The Des Moines Register from Des Moines, Iowa on August 27, 1975 · Page 16
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August 27, 1975

A Publisher Extra Newspaper

The Des Moines Register from Des Moines, Iowa · Page 16

Des Moines, Iowa
Issue Date:
Wednesday, August 27, 1975
Page 16
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Page 16 article text (OCR)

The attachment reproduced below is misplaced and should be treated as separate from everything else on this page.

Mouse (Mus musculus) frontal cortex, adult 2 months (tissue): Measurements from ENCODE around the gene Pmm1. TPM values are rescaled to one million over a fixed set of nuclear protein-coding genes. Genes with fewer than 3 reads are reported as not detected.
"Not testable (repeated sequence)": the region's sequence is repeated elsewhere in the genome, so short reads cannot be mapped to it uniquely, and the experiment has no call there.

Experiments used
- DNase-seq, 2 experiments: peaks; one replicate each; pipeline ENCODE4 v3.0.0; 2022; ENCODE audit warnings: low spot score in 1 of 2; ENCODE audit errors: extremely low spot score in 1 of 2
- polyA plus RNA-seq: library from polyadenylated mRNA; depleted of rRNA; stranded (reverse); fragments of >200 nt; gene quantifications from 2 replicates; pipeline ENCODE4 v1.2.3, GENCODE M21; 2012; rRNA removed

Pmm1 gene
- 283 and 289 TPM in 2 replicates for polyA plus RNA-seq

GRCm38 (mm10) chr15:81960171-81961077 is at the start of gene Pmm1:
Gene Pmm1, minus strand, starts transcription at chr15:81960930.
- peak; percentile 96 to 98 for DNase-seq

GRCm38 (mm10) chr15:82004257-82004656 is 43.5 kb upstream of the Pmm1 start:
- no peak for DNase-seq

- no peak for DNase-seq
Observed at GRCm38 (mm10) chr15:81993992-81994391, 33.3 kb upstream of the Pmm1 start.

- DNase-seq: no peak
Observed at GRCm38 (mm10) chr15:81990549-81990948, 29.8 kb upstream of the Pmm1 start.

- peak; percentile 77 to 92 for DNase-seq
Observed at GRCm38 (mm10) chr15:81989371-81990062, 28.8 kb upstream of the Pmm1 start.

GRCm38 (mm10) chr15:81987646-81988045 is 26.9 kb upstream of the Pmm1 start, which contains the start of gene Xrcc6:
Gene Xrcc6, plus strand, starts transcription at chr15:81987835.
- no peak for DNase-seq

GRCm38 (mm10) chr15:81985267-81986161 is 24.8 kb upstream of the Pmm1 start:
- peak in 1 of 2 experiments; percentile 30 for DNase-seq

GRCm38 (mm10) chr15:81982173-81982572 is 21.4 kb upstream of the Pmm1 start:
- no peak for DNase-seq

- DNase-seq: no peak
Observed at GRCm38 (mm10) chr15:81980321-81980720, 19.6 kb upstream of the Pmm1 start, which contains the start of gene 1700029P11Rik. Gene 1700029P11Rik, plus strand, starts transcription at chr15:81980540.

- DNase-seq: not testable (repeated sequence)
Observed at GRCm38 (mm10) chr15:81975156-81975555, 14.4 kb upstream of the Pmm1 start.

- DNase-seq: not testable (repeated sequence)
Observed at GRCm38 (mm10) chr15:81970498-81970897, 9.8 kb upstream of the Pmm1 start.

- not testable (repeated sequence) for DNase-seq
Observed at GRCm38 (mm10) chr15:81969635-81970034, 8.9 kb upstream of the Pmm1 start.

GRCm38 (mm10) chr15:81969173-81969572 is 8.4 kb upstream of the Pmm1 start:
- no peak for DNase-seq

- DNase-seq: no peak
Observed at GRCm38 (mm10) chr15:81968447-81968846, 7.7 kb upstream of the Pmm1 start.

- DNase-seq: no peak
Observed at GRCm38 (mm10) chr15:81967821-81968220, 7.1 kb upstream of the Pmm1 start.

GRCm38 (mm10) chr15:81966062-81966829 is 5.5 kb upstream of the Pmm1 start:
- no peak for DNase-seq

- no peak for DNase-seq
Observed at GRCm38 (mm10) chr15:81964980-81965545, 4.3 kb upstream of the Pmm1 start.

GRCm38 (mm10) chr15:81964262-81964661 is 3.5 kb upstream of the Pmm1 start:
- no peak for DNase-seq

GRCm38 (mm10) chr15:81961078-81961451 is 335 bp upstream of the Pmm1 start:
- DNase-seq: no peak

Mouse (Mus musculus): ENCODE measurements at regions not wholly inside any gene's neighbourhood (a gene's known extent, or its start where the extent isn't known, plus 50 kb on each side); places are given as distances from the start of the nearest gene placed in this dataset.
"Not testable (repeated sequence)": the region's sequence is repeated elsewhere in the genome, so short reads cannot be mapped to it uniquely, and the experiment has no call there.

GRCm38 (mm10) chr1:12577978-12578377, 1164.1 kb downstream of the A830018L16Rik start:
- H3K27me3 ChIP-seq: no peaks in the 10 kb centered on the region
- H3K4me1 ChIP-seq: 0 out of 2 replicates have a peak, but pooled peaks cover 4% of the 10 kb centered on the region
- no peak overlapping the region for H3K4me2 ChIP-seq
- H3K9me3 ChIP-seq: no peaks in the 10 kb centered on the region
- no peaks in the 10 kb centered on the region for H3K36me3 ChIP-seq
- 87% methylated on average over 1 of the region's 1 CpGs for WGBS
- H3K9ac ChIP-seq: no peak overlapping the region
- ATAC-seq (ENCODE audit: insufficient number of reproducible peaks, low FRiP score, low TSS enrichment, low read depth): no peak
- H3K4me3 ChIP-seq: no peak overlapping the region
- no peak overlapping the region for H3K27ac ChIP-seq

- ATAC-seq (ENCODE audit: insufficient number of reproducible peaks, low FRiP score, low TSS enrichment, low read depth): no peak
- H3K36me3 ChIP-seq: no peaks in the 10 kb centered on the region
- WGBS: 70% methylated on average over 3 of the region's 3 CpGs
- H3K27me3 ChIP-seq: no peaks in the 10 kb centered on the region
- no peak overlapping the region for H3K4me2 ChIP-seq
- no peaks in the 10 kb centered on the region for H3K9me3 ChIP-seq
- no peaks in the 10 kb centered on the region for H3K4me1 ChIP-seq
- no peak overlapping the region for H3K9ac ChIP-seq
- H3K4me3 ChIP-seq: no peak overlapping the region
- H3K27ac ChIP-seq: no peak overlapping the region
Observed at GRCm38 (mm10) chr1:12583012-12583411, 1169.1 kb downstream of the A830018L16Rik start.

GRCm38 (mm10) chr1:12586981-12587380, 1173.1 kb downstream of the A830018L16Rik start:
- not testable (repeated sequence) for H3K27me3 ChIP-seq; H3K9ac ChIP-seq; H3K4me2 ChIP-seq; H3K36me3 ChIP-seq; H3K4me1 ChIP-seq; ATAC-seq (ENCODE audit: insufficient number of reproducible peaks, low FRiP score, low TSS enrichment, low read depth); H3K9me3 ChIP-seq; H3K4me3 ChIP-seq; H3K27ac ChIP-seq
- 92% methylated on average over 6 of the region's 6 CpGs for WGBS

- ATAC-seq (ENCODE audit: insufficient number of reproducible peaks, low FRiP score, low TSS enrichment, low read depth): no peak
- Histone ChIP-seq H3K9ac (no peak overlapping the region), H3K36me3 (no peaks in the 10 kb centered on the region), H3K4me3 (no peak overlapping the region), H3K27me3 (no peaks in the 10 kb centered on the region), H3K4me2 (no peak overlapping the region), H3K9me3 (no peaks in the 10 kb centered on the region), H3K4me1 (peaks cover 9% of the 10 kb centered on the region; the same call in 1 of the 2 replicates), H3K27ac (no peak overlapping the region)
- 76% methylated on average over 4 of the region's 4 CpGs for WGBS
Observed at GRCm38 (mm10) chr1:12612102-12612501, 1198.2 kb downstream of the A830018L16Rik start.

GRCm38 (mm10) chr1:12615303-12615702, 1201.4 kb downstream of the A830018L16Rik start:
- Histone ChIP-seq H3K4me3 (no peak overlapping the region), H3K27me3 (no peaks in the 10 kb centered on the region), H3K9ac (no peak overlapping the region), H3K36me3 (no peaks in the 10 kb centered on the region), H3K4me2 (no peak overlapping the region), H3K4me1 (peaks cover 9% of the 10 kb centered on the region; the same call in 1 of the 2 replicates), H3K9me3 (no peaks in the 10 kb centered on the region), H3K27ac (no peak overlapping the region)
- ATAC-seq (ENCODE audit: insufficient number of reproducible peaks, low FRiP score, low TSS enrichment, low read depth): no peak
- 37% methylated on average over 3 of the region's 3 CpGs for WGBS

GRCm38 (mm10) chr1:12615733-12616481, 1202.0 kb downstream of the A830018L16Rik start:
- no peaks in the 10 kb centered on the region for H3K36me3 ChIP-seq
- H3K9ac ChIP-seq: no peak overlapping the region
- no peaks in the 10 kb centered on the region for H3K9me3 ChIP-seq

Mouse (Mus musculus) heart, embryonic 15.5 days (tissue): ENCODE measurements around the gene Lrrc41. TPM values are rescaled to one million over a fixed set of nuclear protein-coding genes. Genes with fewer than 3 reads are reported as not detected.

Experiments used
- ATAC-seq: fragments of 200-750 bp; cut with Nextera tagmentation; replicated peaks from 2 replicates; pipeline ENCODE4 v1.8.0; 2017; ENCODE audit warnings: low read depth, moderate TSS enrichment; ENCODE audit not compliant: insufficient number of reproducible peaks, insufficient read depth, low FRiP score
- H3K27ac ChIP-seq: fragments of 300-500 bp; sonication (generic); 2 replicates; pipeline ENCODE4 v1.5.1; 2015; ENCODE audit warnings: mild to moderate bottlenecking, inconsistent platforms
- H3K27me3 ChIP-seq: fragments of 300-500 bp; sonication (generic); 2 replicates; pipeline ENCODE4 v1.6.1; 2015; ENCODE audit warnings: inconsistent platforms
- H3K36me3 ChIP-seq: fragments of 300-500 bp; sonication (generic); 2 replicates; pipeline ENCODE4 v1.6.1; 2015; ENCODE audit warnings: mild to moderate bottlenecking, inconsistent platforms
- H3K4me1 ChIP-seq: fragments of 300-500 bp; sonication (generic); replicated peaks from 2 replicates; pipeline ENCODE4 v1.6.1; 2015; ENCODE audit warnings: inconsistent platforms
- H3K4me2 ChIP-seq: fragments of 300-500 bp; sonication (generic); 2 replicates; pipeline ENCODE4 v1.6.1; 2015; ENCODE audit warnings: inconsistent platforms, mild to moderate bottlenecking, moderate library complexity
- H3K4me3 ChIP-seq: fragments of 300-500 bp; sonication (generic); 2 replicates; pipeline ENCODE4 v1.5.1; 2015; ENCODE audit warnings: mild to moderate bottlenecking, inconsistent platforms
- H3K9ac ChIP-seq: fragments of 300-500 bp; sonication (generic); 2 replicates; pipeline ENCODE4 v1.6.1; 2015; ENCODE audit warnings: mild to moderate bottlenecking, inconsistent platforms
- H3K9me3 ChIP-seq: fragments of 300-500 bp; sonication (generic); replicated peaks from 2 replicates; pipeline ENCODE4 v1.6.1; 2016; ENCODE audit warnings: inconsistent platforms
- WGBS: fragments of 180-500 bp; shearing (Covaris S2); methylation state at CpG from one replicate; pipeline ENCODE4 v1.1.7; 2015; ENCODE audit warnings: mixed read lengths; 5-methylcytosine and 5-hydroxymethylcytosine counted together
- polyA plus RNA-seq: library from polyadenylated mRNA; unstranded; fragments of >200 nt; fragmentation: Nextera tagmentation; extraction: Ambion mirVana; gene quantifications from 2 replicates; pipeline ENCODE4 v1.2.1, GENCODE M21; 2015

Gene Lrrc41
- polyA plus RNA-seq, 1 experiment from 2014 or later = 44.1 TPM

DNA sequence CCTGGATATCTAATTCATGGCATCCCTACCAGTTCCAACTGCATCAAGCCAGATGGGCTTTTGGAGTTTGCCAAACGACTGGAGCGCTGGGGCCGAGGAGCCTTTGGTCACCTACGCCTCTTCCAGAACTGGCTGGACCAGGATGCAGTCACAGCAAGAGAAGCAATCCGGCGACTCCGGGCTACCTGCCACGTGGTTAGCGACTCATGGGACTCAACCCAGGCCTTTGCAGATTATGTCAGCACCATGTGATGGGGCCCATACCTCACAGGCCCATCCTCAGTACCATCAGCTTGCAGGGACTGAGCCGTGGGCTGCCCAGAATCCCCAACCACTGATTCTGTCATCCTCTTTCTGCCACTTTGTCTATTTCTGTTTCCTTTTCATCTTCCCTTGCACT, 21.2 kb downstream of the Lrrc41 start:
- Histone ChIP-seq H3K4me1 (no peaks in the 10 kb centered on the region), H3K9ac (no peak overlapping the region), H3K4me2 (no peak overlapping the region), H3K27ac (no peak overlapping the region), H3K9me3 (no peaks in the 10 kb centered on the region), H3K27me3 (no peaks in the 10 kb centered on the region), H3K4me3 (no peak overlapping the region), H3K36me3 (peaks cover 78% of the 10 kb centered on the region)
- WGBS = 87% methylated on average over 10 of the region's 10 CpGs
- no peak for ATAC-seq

1« / DCS MOINES RCQI8TCR I Wed., Aug. 27, 1978 So Martin Bear was a hoax, eh? It's getting so you can't believe i h anything. The next thing they'll be telling us is that Tinker Bell took a dive. For those of you who missed it, Martin Bear was the 9- year-old who had those cute, clever correspondences with politicians printed in the New York Times and points west, including The Register. It was a charming series of letters but, as it turned out, phony from beginning to end. The letters were Written by a 29-year-old lawyer who then proceeded to flim-flam the Times into believing that they were authentic. (It is interesting to note that the writer of the letters later said he didn't believe an ethical question was involved in his fraud; which proves he is a real lawyer, anyway.) I know how the editors involved must feel. I too was once the victim of a journalistic hoax. It was during my early years on The Des Moines Tribune. I was under the impression that I was Michigan's* gift to investigative reporting, while my city editor (who suffered from an unreasoning hatred of people who couldn't spell) was under the impression I was a typographical error with legs. Then one day a clerk at a small auto parts store north of town got beaten up by thugs at his home, an unremarkable event except for the fact that the store was facing a union election within a week and the clerk had announced he was against the union. The work of labor goons, obviously. When the initial report came into the office, the city editor looked around desperately for a reporter and, finding none, called me over. As a story, it was a beaut. Things kept happening. The clerk was placed under 24-hour police guard to keep him safe until the election, but two days before the scheduled vote he was assaulted while taking out the garbage. The election itself was something out of a Warner Brothers movie. Three police cars rolled up in front of the parts store at the appointed time and six detectives bounded out, scanning the sky for snipers in helicopters. Then the ambulance pulled up, accompanied by another police car, while two other police cars blocked off the street. The clerk, wrapped like a mummy, was taken from the ambulance on a stretcher and carried to the voting booth where he rose up from his bed of pain and feebly pulled the no-union lever on the machine. I went back to the office and got the week's clippings on the election. They were filed in the library under the clerk's name. As I pulled the envelope I noticed that the next folder in the drawer had the same name on it, only instead of "union election" as a subtitle, it said "arson." I pulled the envelope to find that the two men, the arsonist and the clerk, were both from Davenport and the same age. There was another funny thing about the arsonist. He had sought to divert police suspicion from himself by repeatedly slamming a window down on his head and shoulders, them claiming he had been beaten by unknown thugs. Wide-eyed with horror I took the two envelopes over to my city editor and silently gave them to him. He glanced at them perfunctorily at first, but slowly the full import of what he was reading hit him. We had been had. He looked up at me with eyes that said: "Have you ever considered a career in public relations?" Never mind that it wasn't really my fault; I knew right then my tenure as an investigative reporter was over. —Donald Kaul BUGTUSSLE, OKLA, (AP) This town has been called everything from a myth to a cute n a m e . I t doesn't have a post office and its aged, two- room school graduated its last student in 1968. But things are looking bet- t e r for Bug e *" L tussle, largely ALMMT because of a man who started school in the old schoolhouse in 1914: House Speaker Carl Albert. A state commission has big plans for Bugtussle, described as a wide spot on the road about eight miles northeast of VlcAlester. No one really lives n Bugtussle, but there are a few farm families in the general vicinity. The Carl Albert Memorial Commission is proposing to make Bugtussle a cultural cen- er for southeastern-Oklahoma, f funds can be found, the commission wants, to restore the school as it was in Albert's day Will call 70 witnesses in grand jury probe of Hoffa DETROIT, MICH. (AP) Federal prosecutors said Tuesday they will call about 70 witnesses before a grand jury whiclT will begin a probe next week into the disappearance of former Teamsters President Jimmy Hoffa. U.S. Atty. Ralph Guy said the jury will begin hearing witnesses on Tuesday and continue for at least two to three weeks. Include O'Brien Robert Ozer, who heads the U.S. Attorney's Organized Crime Strike Force here, said the early witnesses will include Hoffa's foster son, 41-year-old Charles (Chuckie) O'Brien, whom sources have described as a key figure to unraveling the four-weck-old Hoffa mystery. Hoffa dropped from sighl July 30 after he reportedly left home for a scheduled meeting with Detroit Mafia figure Anthony (Tony Jack) Giacalone. Ozer and Guy declined to say who else was being called to testify, but they said no immediate members of the Hoffa family had been subpoenaed. The scope of the grand jury probe came to light Tuesday during a hearing before U.S District Court Judge Fred Kaess. O'Brien's attorney, James Burdick, requested that a sub poena ordering O'Brien to appear before the jury Tuesday be delayed two days because O'Brien is moving his family Propose big plans for 'spot' called Bugtussle and call it the Carl Albert Cultural Interpretation Center. The center would be used primarily by school children. The life of Albert would be portrayed as an example and some of the courses or seminars would be oriented toward political science. Other buildings in the area would be renovated for historical and economic value. In recent years, things have looked rather bleaK around Bugtussle; it even lost its' name. It was Flowery Mound for a while, and some people even tried calling it Pretty Prairie. But it's back on state highway maps this year as Bugtussle. from Arkansas to Florida Kaess ordered O'Brien to ip- pear next Wednesday. Has Raised Question! During the hearing, Ozer salt O'Brien, who was questioner for more than eight hours by 'FBI agents over the past two weeks, "has raised many more questions than he has an swered." O'Brien reportedly told the FBI that he was driving in the area where Hoffa disappears at about the time Hoffa wa last seen. O'Brien reported!) said it was a coincidence. Guy said his office either has issued or is in the process o issuing subpoenas to 70 persons Ozer declined to say whether he expects any substantial new evidence to come out of the grand jury probe. But Guy sai< his office "does not have any information that the FBI is not privy to." Guy added: "The grand Jury is not receiving evidence for indictments. It is wearing its investigative hat. We hope evi dence generated by thia Jury together with what In have will provide additional leads." Sources said they expected Giacalone would be called before the grand jury because he had refused to co-operate with federal agents. Merger voted by UNI groups CEDAR FALLS, IA. (AP) The University of Northern Iowa chapters of the Iowa Higher Education Association and the American Association of University Professors (AAUP) announced Tuesday that they will merge. The new group, to be known as United Faculty of UNI, will begin work on implementing I o w a ' s collective bargaining law at the school. United Faculty of UNI marks he first merger in the United States between affiliates of the National Education Association (NBA) and the AAUP. CRITCHETTS State Fair Returns Baldwin PianOS & Organs- USED in our Display Booth, Grand Concourse, British Pavilion, International Plaza, 4-H Bldgs., Heritage Hall and the Grandstand. Over 50 Pianos & Organs Tremendous Savings Save '300 On This Piano Hurry, Limited Number Others At Savings Up To $500 A FEW EXAMPLES: PIANOS — NEW & USED — ORGANS SAVE $4OO Funtype Organs $395 $495 Thomas Organs $495 Only $795 Baldwin Organ $895 Only $295 Baldwin Studio Wurlitzer Trade-In Kimball Console Practice Pianos has Rhythm Percussion Kimball Swinger SAVE $500 •CRITCHETT PIANO & OR6AN CO. Open Daily 9-6 — Friday 9-9 5701 HICKMAN ROAD • PHONl 377- for every contemporary male there's the new look of leisure to team with today's leisure suit living. Fine quality'fabric, highly fashionable patterns. The shirt has full button front and cuffs with an open collar. 1 M,Land XL.$25 and handling. Please give account number. Damon creates the perfect shirt DAMON Men's Actionwear; first floor, Downtown, Merle Hay Mall «,v * nd mo " sfor « s - Phone 244-1112, cxt. 212. On mail *+ Y\ orders add 3Vi tax in Iowa, 70c postage *fc VM u Ratner "Knack" by Ratner tailors the leisure suit for great fashion impact Great comfort in 100% polyester. Fully detailed, with contrasting stitch accent. 1. Waistline jacket style with two button chest pockets. Pants with matching stitch accent. Nayy, camel or rust 38 to 46. $652. Longer jacket model with one-button flap pockets, two inside pockets. Detail stitch on pockets, and down the front. Pant has same stitch treatment. Navy, camel or rust. 38 to 46. $65 Sports Shop for Men; fourth door. Downtown, Merle Hay Mall and most stores Phone 244-1112, exl. 465. On mail orders add 3% tax in Iowa, 90c postage and handling. Please give account number. YOUNKEj SATISFACTION ALWAVS